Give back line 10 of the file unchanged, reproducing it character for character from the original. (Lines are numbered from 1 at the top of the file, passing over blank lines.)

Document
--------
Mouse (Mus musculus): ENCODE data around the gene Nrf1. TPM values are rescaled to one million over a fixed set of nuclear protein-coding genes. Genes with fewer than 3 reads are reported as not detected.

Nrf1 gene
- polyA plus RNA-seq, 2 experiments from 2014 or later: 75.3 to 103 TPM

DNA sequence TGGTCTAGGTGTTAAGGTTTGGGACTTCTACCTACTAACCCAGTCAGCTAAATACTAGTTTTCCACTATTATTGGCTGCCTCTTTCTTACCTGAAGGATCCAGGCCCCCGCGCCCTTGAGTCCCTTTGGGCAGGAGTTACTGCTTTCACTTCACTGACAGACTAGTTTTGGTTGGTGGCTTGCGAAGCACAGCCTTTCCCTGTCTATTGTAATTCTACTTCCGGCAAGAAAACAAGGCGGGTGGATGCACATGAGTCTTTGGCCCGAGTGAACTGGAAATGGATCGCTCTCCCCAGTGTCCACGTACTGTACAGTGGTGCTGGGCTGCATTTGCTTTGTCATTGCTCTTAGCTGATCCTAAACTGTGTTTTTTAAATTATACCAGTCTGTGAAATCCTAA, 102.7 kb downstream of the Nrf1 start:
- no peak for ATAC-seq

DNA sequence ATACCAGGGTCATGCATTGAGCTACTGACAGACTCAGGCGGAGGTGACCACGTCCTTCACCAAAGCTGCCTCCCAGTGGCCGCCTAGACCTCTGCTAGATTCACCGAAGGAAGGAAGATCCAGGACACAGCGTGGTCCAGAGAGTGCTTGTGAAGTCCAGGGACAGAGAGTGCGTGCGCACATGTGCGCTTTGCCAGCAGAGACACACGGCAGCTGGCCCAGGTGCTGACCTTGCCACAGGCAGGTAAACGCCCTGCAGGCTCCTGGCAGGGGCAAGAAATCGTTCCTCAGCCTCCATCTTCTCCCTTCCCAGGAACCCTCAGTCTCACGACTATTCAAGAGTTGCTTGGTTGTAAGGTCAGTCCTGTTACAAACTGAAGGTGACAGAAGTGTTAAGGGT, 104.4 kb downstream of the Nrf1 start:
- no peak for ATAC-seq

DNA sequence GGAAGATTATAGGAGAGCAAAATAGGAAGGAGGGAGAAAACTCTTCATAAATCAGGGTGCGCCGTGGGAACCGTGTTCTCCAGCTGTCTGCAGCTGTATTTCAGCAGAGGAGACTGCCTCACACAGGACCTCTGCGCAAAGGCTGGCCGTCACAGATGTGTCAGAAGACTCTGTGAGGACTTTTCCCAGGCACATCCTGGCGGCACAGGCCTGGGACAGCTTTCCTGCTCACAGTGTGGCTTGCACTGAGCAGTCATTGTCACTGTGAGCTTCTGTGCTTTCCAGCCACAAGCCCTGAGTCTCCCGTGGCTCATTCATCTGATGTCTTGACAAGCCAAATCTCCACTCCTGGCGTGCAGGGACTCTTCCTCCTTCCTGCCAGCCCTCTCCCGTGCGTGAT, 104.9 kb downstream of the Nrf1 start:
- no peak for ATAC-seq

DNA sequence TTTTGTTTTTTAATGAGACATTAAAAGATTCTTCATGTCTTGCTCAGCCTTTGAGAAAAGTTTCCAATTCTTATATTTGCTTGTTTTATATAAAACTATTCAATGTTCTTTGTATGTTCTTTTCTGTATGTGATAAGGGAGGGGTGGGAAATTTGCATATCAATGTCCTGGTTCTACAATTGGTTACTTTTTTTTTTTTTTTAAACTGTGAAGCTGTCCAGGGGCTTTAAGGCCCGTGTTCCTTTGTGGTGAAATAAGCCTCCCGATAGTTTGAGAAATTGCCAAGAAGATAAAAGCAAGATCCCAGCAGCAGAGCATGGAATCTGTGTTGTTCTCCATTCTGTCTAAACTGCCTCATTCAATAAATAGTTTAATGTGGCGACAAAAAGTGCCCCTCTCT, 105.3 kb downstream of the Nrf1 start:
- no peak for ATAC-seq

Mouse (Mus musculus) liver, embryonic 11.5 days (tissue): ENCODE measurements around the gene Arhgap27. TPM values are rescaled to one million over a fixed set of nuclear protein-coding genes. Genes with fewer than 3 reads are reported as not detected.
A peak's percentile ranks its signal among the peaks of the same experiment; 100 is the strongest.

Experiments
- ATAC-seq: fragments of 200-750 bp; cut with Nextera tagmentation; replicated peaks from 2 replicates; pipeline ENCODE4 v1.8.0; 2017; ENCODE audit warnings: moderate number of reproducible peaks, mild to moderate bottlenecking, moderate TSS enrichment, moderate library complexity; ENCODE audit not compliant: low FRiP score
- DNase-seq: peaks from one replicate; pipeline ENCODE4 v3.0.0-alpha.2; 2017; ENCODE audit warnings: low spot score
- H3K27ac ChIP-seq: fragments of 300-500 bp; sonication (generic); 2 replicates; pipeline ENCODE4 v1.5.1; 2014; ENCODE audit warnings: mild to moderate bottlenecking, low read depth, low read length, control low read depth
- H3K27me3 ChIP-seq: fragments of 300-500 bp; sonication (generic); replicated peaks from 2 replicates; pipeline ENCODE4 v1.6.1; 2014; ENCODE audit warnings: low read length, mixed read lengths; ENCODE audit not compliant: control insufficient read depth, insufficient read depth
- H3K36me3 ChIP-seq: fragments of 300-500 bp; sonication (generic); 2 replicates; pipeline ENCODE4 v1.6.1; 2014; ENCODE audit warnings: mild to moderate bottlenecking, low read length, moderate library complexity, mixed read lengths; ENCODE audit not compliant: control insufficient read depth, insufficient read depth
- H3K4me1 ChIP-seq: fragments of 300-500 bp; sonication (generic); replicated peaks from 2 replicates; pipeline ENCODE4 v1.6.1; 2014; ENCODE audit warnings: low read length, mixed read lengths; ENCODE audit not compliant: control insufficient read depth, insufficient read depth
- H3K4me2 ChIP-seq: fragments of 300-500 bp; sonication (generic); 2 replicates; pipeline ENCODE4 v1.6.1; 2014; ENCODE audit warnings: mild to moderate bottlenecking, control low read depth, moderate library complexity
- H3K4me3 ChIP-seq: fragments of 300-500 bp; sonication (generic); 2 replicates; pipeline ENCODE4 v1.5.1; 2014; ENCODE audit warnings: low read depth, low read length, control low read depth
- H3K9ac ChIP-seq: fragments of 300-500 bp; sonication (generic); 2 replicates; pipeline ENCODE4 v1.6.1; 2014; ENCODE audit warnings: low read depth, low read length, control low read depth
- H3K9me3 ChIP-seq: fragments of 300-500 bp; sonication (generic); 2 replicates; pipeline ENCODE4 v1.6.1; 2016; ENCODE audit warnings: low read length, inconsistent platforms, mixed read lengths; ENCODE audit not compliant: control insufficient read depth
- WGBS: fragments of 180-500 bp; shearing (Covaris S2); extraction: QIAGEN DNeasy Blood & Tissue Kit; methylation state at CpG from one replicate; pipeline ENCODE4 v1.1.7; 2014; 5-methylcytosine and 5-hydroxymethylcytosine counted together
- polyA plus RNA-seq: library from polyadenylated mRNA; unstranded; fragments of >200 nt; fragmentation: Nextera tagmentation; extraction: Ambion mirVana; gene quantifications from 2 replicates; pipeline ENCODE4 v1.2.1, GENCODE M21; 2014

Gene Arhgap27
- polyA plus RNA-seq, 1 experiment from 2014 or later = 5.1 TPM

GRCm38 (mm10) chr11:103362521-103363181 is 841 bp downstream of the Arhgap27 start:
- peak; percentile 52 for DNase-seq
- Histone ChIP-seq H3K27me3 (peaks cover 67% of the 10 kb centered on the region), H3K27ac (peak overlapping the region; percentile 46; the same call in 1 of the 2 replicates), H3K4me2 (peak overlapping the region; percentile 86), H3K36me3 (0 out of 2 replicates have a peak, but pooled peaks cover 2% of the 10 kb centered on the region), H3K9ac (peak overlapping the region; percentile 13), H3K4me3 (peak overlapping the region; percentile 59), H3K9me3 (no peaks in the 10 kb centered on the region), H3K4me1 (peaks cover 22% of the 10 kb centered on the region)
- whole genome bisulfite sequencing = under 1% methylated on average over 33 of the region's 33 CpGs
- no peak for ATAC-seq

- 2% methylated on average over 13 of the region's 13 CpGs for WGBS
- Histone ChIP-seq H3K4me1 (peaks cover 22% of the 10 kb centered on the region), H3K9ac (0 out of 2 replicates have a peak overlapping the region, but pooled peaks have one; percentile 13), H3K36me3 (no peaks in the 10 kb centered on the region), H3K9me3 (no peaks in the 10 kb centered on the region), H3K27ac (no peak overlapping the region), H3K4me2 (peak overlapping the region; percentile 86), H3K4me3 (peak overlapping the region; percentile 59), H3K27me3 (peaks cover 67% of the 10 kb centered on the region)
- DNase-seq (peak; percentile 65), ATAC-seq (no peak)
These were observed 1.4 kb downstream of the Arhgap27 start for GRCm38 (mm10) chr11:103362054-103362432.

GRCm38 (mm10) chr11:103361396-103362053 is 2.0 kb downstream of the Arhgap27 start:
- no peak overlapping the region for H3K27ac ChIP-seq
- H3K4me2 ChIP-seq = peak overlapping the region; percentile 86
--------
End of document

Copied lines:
DNA sequence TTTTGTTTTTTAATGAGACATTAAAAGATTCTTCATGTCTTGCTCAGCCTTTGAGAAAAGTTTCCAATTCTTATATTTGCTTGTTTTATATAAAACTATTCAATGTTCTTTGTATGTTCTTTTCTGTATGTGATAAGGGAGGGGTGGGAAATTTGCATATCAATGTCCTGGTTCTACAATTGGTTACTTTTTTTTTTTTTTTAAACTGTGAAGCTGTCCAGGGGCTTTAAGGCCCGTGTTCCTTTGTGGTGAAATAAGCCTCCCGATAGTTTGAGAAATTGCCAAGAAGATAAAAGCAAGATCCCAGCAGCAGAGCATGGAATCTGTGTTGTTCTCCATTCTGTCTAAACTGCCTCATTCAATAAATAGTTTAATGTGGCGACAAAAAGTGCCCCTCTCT, 105.3 kb downstream of the Nrf1 start: